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How Box-Dyeing My Hair Led to Disaster

This article is written by a student writer from the Her Campus at UC Irvine chapter.

One morning, I was brushing my hair, but when I took a look at my brush, my heart sank. Chunks of hair had fallen out. I combed my hair with my fingers, not believing my brush, but as I looked at the palm of my hand, there lay a cluster of strands. Strands of dry, broken hair clung onto the bristles of my brush and managed to scatter all over my shirt. Over the next couple of days, hair kept falling off at the slightest touch. My hair, now uneven, led me to go on YouTube to find ways to revive it. 

I had always been so attached to my hair, so to see it fall off was heartbreaking. Yet, I was the only one to blame. Since childhood, I’ve always had healthy, full, dark black hair, but during the pandemic, I really wanted a change to my look, so that’s what I did. To save money, however, I used box dye. I was cognizant of the warnings that came with box dye, but I went ahead and used it anyway, thinking I would carefully follow directions and that somehow everything would be fine. 

And everything was okay until I began to bleach my hair. My natural hair is black, but it became brown and then blonde throughout the process. I became addicted and too confident in bleaching and coloring my hair that eventually, I overdid it. It was too late when I realized I had bleached it too many times and too quickly.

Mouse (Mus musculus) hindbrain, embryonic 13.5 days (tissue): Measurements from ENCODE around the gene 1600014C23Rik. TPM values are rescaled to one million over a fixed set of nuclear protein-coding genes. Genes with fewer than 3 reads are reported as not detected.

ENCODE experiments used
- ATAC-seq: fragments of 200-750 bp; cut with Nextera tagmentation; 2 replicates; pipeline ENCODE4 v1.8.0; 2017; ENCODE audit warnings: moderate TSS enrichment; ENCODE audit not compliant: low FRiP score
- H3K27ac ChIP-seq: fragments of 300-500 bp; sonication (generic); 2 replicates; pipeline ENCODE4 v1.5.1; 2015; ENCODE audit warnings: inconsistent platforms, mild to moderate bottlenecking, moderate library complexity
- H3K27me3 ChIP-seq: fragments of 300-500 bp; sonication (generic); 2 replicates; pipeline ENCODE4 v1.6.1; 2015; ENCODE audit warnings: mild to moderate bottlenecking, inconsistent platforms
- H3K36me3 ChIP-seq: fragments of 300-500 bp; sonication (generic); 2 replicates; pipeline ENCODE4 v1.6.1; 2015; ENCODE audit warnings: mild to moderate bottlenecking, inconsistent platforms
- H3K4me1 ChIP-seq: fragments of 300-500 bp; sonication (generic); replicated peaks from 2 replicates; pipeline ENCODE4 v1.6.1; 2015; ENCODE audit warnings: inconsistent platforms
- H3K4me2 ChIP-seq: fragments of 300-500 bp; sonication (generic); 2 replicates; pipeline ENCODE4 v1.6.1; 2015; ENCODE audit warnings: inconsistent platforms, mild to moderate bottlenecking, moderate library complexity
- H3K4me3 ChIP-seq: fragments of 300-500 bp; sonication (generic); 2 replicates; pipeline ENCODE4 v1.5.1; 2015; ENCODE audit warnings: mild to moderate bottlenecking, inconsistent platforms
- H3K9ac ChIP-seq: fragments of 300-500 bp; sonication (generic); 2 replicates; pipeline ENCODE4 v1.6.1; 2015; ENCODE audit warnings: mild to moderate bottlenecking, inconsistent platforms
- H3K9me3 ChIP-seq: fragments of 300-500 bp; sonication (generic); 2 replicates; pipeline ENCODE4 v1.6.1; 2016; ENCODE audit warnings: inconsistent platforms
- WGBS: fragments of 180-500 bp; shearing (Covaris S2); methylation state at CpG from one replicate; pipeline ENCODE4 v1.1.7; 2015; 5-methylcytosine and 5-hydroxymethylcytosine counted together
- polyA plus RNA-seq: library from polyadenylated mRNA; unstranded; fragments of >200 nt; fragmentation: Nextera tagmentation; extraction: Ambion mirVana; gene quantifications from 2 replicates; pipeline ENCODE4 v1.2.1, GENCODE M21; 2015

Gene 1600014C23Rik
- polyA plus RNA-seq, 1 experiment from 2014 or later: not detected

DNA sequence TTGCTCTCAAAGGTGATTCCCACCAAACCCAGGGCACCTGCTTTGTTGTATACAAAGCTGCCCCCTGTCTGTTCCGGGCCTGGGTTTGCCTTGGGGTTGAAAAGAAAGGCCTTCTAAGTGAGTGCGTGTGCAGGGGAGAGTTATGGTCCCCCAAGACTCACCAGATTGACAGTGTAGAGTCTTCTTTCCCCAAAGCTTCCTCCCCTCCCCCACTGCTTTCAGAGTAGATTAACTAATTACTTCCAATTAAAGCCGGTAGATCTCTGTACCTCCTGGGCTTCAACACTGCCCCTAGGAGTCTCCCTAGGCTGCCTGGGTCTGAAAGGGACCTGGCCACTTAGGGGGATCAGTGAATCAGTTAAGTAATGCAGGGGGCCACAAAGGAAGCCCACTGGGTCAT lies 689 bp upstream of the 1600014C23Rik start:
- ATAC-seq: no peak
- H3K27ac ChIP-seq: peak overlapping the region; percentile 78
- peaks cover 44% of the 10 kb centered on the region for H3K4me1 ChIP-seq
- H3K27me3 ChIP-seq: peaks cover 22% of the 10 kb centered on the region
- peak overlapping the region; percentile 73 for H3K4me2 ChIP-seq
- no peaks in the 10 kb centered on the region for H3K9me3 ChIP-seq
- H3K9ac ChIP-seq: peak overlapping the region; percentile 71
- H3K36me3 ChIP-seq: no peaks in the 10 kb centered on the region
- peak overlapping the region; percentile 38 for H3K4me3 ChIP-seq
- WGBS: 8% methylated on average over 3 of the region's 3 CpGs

In middle school, I experimented with Kool-Aid dye, but this was no Kool-Aid incident. To heal my hair, I had to stop washing it everyday which I was accustomed to, and bought a special brush; I also used oils such as neem oil and rosemary oil every week. Months later, after not dying or bleaching, I cut my hair short, the shortest I ever had, in order to balance the unevenness of my hair. The shortest I’ve ever had my hair was past the shoulder as medium length, now it’s above my shoulders. 

A pro about this whole journey is that having short hair makes it feel light, especially when I shower. And in being forced to cut my hair, I can actually see myself with a haircut I never thought I would have. And frankly, I love it. 

The moral of the story, you should seek a professional to do your hair, as my shocking story is evidence of this, but also it’s your life, and so do you. 

Mayra Sierra

UC Irvine '23

Mayra is a third-year studying Art and Film & Media Studies. In her free time she likes to watch movies, dance like no one's watching, spend more money than she has shopping and take nature walks when it's time for her social battery to recharge. Mayra currently has a coffee AND boba addiction she can't get rid of, but is working on it.